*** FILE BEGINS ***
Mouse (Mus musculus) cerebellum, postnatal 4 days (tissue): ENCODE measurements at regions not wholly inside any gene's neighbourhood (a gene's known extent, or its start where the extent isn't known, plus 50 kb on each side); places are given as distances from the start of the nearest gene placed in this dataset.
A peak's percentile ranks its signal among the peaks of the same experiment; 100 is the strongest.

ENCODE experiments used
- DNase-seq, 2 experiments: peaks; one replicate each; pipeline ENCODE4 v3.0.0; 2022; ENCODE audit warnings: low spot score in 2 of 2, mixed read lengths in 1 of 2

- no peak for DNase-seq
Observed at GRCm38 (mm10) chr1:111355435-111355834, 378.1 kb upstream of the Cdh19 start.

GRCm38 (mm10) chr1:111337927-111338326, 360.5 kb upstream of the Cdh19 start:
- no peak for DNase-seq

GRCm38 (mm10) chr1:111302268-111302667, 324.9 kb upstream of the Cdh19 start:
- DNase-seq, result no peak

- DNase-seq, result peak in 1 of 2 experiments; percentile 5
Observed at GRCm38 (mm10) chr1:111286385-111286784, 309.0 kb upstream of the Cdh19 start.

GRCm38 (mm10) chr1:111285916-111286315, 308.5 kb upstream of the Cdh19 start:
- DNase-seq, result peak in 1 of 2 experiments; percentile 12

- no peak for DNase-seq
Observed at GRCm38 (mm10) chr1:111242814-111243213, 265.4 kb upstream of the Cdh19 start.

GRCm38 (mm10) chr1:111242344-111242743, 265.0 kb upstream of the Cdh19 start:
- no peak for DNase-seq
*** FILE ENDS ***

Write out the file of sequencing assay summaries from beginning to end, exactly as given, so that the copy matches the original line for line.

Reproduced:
Mouse (Mus musculus) cerebellum, postnatal 4 days (tissue): ENCODE measurements at regions not wholly inside any gene's neighbourhood (a gene's known extent, or its start where the extent isn't known, plus 50 kb on each side); places are given as distances from the start of the nearest gene placed in this dataset.
A peak's percentile ranks its signal among the peaks of the same experiment; 100 is the strongest.

ENCODE experiments used
- DNase-seq, 2 experiments: peaks; one replicate each; pipeline ENCODE4 v3.0.0; 2022; ENCODE audit warnings: low spot score in 2 of 2, mixed read lengths in 1 of 2

- no peak for DNase-seq
Observed at GRCm38 (mm10) chr1:111355435-111355834, 378.1 kb upstream of the Cdh19 start.

GRCm38 (mm10) chr1:111337927-111338326, 360.5 kb upstream of the Cdh19 start:
- no peak for DNase-seq

GRCm38 (mm10) chr1:111302268-111302667, 324.9 kb upstream of the Cdh19 start:
- DNase-seq, result no peak

- DNase-seq, result peak in 1 of 2 experiments; percentile 5
Observed at GRCm38 (mm10) chr1:111286385-111286784, 309.0 kb upstream of the Cdh19 start.

GRCm38 (mm10) chr1:111285916-111286315, 308.5 kb upstream of the Cdh19 start:
- DNase-seq, result peak in 1 of 2 experiments; percentile 12

- no peak for DNase-seq
Observed at GRCm38 (mm10) chr1:111242814-111243213, 265.4 kb upstream of the Cdh19 start.

GRCm38 (mm10) chr1:111242344-111242743, 265.0 kb upstream of the Cdh19 start:
- no peak for DNase-seq